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The Indian cabinet has approved the much sought-after Model Tenancy Act (MTA), which will herald a new era in Indian Real Estate. The rental markets in India have been mostly fragmented, unorganized, and poorly managed. This has resulted in an inventory overhang of over 11 million vacant houses. However, with the advent of the MTA, the tenant and homeowner relationship will be greatly institutionalized.
MTA has outlined clearly defined obligations of both tenants as well homeowners. The homeowner can’t increase the rentals without prior notice of fewer than 3 months. Likewise, the randomness of the security deposits will be capped. In the case of residential property, the security deposits can’t exceed more than 2 months (it is 6 months in the case of a commercial property). MTA has also given relief to homeowners from overstaying tenants. To further strengthen the pact, MTA has also proposed fast-track courts where disputes can be addressed speedily.
Increased Participation by Institutional Investors
Besides giving relief to all the stakeholders involved, MTA will also give a big push to big-ticket size institutional investments in the lucrative rental market of India. The rental market has been underutilized as its unorganized nature has dissuaded bigger investors. However, in countries like India, rental homes hold tremendous potential. Rental housing, including multifamily houses, student accommodation, service apartments, and co-living, has huge potential to take off.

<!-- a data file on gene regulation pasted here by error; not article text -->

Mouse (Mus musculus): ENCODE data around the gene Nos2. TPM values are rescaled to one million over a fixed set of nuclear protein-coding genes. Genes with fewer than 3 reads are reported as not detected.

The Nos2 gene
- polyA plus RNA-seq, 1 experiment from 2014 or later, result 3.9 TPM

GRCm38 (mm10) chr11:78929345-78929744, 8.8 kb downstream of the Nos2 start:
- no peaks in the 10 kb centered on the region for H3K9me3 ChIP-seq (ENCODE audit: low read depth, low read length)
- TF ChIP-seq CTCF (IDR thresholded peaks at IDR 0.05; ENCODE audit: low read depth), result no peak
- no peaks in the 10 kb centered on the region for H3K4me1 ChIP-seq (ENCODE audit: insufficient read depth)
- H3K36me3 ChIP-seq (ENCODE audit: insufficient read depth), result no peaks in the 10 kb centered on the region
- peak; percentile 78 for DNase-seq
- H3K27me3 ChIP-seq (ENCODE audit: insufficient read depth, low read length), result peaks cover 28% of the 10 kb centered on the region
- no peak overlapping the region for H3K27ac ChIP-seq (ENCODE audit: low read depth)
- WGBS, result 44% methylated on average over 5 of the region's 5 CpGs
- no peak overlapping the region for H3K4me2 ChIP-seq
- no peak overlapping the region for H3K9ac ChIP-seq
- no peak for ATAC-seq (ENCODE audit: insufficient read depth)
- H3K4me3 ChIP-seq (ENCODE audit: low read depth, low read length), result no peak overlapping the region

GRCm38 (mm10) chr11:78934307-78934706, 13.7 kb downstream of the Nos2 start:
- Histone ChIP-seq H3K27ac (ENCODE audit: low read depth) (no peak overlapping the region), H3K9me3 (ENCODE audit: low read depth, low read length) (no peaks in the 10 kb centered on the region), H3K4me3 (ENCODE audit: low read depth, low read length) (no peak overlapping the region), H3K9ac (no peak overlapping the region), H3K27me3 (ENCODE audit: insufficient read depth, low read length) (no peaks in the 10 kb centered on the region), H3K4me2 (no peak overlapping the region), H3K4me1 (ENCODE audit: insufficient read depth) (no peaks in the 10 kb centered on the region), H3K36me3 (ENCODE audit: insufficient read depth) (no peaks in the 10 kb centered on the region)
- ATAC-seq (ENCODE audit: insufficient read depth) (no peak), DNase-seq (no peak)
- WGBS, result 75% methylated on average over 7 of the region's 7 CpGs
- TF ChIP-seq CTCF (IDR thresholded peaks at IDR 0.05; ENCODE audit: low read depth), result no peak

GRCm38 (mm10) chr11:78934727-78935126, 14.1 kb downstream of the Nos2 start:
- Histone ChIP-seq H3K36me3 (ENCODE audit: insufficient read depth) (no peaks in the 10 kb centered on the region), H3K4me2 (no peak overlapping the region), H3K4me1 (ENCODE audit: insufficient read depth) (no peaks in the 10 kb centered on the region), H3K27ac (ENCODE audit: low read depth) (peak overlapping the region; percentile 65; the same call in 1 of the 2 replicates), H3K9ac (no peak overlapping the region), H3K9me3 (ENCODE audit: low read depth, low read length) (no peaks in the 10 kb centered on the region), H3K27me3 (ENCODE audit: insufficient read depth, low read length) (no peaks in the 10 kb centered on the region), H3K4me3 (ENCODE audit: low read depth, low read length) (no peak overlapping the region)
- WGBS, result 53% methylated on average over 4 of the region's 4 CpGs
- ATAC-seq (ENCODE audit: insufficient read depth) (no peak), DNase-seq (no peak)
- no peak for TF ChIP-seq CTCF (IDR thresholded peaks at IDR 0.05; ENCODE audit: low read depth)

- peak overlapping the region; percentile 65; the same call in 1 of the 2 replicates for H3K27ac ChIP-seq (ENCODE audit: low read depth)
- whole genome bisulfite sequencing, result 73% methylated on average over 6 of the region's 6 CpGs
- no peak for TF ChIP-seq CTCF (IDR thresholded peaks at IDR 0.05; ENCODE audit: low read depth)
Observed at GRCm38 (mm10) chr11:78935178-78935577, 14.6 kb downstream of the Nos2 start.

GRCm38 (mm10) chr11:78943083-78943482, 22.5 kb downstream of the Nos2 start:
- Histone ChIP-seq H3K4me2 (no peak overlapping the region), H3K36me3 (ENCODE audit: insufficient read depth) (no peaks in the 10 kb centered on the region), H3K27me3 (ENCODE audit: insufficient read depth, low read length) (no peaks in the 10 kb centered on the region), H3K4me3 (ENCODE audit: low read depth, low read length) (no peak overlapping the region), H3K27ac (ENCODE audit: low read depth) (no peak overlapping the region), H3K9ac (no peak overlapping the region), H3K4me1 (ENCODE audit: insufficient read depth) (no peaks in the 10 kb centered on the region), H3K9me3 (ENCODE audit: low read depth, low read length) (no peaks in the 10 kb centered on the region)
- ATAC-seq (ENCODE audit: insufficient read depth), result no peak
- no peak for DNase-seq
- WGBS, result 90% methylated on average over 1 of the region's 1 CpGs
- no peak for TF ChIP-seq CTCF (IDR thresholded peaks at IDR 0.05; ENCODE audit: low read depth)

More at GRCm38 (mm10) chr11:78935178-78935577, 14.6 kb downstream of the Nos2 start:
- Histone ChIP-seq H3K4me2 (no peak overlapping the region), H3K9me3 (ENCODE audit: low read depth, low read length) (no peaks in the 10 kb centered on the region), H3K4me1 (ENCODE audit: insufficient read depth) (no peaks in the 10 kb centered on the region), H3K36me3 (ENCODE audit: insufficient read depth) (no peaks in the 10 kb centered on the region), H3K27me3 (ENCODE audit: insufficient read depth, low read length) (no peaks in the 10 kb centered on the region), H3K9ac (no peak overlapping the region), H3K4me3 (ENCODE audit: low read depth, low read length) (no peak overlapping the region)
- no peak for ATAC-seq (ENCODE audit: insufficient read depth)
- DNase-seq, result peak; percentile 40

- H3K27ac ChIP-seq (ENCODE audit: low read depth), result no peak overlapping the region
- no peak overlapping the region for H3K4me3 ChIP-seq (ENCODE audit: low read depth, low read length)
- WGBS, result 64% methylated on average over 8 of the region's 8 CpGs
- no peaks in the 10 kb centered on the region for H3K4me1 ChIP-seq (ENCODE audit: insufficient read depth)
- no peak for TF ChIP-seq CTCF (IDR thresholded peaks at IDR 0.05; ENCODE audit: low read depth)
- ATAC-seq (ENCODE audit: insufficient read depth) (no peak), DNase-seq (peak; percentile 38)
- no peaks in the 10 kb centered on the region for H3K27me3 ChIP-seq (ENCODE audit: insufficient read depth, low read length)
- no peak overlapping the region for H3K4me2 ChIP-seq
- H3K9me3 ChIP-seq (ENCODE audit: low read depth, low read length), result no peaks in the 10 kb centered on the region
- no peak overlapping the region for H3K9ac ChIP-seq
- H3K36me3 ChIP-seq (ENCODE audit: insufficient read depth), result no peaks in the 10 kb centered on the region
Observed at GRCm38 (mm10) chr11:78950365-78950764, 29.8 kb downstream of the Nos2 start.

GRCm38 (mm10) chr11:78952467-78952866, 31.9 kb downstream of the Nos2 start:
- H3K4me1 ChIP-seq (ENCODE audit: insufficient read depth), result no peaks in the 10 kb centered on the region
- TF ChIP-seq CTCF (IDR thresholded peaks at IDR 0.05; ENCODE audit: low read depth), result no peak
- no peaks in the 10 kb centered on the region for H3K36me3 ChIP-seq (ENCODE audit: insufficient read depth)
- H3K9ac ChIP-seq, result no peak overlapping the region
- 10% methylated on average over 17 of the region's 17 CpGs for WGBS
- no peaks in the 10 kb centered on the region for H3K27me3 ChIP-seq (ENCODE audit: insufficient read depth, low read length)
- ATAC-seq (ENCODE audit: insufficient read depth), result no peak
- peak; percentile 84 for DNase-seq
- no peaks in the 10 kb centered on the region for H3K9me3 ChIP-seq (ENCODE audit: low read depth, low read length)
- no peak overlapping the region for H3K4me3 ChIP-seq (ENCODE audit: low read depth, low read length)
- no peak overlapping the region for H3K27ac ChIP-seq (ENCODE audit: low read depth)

Already, institutional money is being bet big on Indian real estate. As per research by Colliers, the amount of institutional deal flow in Indian real estate is expected to amount to USD 5.5 Billion, up from USD 4.8 billion in 2020. During 2018-2020, more than 50% of the capital has been directed towards commercial assets comprising data centers, office assets, warehouses, logistics parks, etc. While data centers and warehouses will continue to magnetize investments, there is a dearth of investable office stocks. Moreover, post-lockdown most of the companies will continue in WFH mode, which will result in a slowdown in appetite for greenfield office projects.
Backed by ample dry powder and lowered global rates of interest, investors will scout for new alternatives. Rental housing assets such as multi-family homes, student housing, etc will be viable alternatives to make elevated yields.
Bridge the Housing Gap
In the face of rapid urbanization, Indian cities and towns suffer from inadequate housing, resulting in the proliferation of slums and informal settlements. To address housing challenges, India envisions offering quality living to its Economically Weaker Section (EWS) and Lower Income Group (LIG) under the flagship Housing for All initiative. The government has done a commendable job and sanctioned over 10 million houses as of Feb 2021, out of which around 3.2 million is ready and work has commenced on another 6 million units.
The Housing for All is a prudent initiative but looking at the magnitude of the housing challenge, it might not be enough. To plug the gap, rental housing projects will also be a viable option, working in tandem with housing projects. A large portion of the informal workforce, migrant workforce, public sector employees, etc. may not opt for buying homes and prefer rented accommodation. Thus, increased injection of institutional money will not only boost rental housing but also solve the challenges of strained housing supply.
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